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Low Serum Vitamin D Linked to Frequent Headache in Men

Significantly increased odds of headache for those in lowest versus highest serum 25(OH)D quartile

headache pain

THURSDAY, Jan. 12, 2017 (HealthDay News) -- Low serum 25-hydroxyvitamin D (25[OH]D) is associated with frequent headache in middle-aged and older men, according to a study published online Jan. 3 in Scientific Reports.

Jyrki K. Virtanen, Ph.D., from the University of Eastern Kuopio, Finland, and colleagues examined the correlations between serum 25(OH)D and the risk of frequent headache. Data were included for 2,601 men from the population-based Kuopio Ischemic Heart Disease Risk Factor Study, who were aged 42 to 60 years in 1984 to 1989.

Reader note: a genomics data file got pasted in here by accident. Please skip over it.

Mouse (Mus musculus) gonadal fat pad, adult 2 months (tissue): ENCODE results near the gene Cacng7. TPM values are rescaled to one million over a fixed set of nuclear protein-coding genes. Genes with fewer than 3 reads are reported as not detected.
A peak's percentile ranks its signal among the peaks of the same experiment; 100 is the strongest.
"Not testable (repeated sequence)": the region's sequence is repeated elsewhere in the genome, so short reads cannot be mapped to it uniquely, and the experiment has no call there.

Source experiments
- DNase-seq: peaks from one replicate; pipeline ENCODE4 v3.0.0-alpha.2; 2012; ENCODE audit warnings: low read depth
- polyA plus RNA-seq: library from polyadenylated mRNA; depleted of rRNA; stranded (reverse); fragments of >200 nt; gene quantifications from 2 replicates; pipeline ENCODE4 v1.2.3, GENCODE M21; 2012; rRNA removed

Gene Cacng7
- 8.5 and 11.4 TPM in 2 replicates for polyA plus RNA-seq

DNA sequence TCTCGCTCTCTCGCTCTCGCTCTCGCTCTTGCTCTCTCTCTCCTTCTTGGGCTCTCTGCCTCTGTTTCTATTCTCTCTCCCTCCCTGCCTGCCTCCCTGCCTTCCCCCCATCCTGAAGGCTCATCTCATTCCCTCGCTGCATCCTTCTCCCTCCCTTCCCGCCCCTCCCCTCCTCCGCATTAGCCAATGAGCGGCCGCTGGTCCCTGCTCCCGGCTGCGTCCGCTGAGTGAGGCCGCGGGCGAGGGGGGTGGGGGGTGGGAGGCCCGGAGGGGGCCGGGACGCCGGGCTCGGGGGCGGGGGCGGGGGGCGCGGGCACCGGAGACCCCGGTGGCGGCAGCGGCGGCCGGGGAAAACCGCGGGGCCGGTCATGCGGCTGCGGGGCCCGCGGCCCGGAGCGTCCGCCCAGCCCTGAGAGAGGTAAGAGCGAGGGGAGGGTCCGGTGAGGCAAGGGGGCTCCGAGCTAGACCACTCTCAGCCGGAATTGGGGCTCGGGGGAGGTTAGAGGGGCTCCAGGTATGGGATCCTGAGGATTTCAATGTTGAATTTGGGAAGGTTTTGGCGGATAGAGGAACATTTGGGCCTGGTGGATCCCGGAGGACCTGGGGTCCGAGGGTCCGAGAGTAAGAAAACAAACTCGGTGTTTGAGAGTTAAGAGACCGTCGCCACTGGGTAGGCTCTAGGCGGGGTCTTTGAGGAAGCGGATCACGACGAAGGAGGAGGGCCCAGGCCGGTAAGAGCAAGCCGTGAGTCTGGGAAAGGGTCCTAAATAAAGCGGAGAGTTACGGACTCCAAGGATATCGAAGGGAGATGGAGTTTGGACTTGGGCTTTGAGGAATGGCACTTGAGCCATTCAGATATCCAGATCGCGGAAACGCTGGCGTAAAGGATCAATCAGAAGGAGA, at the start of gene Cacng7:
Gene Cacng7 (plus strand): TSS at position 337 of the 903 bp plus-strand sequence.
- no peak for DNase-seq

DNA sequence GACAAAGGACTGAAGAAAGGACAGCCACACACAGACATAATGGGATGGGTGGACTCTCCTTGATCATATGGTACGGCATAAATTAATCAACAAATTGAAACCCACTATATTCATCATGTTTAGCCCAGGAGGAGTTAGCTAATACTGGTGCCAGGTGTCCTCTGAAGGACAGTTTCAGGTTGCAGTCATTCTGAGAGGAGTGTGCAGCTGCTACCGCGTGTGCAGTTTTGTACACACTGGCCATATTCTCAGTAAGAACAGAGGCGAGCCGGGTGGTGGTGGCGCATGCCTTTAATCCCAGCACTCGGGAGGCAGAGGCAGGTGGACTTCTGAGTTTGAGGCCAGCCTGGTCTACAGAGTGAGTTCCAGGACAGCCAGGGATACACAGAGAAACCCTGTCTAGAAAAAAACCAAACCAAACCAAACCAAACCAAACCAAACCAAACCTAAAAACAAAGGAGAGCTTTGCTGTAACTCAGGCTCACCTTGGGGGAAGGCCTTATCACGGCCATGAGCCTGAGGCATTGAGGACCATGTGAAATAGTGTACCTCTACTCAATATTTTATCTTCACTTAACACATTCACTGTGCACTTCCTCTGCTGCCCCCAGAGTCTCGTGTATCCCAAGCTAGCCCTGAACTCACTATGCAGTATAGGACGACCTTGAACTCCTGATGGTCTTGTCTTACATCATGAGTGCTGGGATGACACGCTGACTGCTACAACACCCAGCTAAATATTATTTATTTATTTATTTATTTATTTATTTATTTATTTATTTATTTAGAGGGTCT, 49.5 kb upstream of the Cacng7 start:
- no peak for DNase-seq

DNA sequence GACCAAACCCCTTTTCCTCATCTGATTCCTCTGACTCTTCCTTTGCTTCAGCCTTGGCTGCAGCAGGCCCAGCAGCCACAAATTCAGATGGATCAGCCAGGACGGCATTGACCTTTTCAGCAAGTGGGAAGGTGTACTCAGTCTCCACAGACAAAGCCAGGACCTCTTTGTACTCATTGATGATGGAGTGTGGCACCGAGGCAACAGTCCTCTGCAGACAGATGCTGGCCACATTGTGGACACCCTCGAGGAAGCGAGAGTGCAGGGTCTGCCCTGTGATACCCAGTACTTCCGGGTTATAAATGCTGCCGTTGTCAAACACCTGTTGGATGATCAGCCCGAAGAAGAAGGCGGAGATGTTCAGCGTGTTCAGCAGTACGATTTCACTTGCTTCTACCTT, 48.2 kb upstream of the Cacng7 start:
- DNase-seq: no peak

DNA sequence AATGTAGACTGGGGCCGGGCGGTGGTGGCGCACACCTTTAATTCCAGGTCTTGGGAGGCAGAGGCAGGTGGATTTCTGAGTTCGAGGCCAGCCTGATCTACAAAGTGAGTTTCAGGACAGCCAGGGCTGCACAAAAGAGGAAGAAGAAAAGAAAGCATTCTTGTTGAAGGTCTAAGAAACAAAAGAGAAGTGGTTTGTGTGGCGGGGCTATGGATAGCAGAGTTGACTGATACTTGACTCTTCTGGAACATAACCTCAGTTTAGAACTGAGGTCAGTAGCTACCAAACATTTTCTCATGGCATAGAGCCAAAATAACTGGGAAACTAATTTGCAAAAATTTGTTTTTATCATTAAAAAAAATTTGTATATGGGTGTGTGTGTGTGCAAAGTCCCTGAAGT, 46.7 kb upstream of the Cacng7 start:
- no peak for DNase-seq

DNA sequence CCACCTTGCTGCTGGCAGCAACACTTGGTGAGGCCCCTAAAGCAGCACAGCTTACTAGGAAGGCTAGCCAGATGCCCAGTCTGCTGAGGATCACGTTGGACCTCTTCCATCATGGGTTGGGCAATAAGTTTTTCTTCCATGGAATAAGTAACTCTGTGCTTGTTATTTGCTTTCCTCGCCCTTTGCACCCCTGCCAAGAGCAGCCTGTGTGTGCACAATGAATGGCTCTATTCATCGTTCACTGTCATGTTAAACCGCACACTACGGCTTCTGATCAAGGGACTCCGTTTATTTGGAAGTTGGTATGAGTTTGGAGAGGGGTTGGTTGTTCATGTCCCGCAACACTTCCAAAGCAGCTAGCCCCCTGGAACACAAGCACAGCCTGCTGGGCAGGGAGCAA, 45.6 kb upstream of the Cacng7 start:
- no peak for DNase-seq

The researchers found that 9.6 percent of the men reported frequent headache. After adjustment for age and year and month of blood draw, the average serum 25(OH)D concentration was 38.3 nmol/L and 43.9 nmol/L among those with and without frequent headache, respectively (P for difference < 0.001). The odds for frequent headache were significantly increased for those in the lowest versus the highest serum 25(OH)D quartile, after multivariable adjustments (113 percent higher odds).

"In conclusion, low serum 25(OH)D concentration was associated with markedly higher risk of frequent headache in men," the authors write.

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